The heroes in Fiji today are the medical staff and teachers and ordinary people doing extraordinary things in difficult times. Good on you, people like this young man who is an intern at the Labasa hospital.
from the Fiji Times:
Tuesday, February 07, 2012
photo: School days ... Dr Tavo, right, with friends in 2009. Picture: SUPPLIED
WHEN life throws you a curved ball, you give it your best shot and never look back. That's exactly what Doctor Richard Tavo did when his mum was left to support the family after the untimely death of his father in 2001.
The 24-year-old is based at the Labasa Hospital for his internship year and hopes to pursue a career in obstetrics and gynaecology.It was no easy journey getting to where he is today with all the pressures and distractions of young adult life.But focus, commitment and perseverance pushed Richard towards a profession that values life.
"Ever since I was admitted at the Colonial War Memorial Hospital in Suva for burns in 1990, I knew I wanted to become a doctor," he said from Labasa. "Apart from that, my father's death in 2001 when I was in Form Three also made me even more determined to become a doctor and help the sick."
Second in a family of five siblings, Richard has set precedence for his younger sister, Talei, who is also in her final year for the Bachelor of Medicine, Bachelor of Surgery (MBBS) program at the Fiji National University's medical school. Both siblings believe passion to help make a difference in the lives of the sick are what makes their work very rewarding.
"I attended St Marcellin Primary School then moved to Marist Brothers' High School from 2001-2004," said the 2010 FSMed Students Association president. After high school, I went to the University of the South Pacific to do foundation science in 2005 and entered FSM on a Public Service Commission scholarship a year later. The thought of failure and the shame I would endure if I failed medical school pushed me to go even further with my studies. I'm glad I did because now I get to do something I love and am passionate about."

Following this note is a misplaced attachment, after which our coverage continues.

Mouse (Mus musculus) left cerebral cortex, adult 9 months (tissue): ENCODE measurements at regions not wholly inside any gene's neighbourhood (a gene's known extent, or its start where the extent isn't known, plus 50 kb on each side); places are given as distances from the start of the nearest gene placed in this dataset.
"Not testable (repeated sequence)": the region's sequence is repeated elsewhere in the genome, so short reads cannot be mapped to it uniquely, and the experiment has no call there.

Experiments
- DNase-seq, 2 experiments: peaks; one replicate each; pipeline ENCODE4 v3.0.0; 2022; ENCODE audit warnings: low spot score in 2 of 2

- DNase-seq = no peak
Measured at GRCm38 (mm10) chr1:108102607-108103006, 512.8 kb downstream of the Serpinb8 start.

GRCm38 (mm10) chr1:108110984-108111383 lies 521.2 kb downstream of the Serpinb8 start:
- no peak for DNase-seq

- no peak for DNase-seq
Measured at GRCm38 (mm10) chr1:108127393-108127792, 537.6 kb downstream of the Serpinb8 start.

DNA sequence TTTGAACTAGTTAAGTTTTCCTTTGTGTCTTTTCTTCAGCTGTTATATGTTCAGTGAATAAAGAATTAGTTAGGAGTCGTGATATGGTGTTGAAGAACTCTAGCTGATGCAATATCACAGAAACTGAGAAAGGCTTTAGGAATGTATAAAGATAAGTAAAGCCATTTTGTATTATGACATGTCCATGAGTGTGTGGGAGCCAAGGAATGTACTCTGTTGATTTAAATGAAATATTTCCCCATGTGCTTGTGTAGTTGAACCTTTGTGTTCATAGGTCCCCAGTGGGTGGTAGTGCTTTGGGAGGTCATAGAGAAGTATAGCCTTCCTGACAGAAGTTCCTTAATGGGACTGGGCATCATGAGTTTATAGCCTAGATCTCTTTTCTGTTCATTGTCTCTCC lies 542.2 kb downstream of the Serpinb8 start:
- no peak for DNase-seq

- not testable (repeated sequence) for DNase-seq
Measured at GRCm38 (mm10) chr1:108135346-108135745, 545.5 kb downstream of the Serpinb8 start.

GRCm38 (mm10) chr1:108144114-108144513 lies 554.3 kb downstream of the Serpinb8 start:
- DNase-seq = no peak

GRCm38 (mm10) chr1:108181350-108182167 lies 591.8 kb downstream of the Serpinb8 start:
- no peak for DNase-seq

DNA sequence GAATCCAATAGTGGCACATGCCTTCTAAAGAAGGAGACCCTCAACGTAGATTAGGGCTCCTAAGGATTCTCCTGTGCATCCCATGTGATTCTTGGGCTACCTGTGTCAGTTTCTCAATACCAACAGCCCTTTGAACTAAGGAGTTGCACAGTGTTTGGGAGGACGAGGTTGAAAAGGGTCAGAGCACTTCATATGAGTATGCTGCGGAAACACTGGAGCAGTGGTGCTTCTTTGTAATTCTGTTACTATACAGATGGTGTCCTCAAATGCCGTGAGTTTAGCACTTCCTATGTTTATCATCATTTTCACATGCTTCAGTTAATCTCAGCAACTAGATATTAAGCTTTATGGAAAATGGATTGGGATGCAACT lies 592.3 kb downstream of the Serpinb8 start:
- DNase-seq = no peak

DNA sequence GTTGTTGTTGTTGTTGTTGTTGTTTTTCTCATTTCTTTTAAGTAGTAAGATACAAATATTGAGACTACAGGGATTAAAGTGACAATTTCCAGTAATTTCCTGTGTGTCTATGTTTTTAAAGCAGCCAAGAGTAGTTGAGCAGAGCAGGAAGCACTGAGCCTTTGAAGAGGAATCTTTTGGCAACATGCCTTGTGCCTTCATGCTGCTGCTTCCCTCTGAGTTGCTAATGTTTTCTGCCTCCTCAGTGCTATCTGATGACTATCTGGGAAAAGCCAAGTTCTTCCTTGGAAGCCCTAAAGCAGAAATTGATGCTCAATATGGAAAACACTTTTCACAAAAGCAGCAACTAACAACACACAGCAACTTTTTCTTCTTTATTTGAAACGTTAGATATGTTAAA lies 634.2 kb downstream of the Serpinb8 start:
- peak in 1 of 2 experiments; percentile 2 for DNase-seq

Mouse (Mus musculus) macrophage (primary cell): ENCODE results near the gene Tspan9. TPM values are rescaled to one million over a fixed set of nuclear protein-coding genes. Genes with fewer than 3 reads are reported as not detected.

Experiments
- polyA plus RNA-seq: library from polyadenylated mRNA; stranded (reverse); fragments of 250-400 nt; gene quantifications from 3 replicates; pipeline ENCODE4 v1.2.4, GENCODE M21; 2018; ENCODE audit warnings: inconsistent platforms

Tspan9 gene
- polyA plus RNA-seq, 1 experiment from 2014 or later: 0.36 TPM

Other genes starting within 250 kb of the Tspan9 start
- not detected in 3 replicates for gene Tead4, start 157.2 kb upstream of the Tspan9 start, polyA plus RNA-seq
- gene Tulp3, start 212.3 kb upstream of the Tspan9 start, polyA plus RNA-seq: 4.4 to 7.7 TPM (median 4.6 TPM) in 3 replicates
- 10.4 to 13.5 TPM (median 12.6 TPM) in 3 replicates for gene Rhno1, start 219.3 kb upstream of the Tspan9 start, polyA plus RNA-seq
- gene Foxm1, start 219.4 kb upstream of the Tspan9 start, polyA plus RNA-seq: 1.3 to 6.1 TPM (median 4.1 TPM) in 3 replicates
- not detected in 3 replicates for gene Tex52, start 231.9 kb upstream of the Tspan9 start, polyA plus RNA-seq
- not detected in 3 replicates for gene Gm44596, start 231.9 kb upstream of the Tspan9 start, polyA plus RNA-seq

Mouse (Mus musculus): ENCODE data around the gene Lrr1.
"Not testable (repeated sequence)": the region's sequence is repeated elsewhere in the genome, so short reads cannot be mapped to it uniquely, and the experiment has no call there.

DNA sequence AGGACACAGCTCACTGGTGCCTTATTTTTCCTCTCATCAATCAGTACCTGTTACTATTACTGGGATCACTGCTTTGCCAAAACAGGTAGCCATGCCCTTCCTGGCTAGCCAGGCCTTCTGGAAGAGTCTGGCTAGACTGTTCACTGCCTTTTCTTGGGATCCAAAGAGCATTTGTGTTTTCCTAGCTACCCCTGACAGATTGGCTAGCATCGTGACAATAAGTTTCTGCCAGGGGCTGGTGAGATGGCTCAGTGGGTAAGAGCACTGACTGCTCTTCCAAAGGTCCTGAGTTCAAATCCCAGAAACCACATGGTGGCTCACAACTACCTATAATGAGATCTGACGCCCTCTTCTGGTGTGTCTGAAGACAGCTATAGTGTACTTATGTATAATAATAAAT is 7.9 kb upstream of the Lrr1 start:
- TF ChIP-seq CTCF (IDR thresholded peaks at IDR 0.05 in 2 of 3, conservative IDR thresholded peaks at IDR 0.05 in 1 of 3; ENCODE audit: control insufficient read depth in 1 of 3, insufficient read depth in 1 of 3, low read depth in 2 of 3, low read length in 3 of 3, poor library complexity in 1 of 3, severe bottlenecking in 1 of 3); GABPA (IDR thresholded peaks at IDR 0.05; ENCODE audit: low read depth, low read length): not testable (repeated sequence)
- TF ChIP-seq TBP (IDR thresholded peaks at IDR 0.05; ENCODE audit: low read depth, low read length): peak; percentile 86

The medical school campus was his home for six years and it was this experience that made him comfortable with life away from home.
"In my final year at FSM, I did my trainee internship at Savusavu Subdivisional Hospital and we had to bring cases to Labasa so being in the Friendly North isn't exactly a new experience," he said. "Labasa is actually a nice place to work. I think the only challenge I've faced so far is the language barrier ù it's something that I'm learning. I believe there is a time for everything. When it's time to study, I give it my all. God and my family has been the backbone encouraging me to do better. Growing up without a father also motivated me to achieve what I have today."
Behind every great man is an equally successful woman, and for Dr Tavo, his ladylove is none other than his Tongan partner Kaloafu Nofoakifolau, who also graduated from the same medical college.
"She was always there for me, helping and encouraging me to succeed. She is also the backbone of it all," he said. "I think if you have the passion to help the sick and serve your country and its people then you should go for it ù take up medicine for the right reasons. The sky's the limit."
Today, Dr Tavo is one of many lifesavers committed to improving health in our country.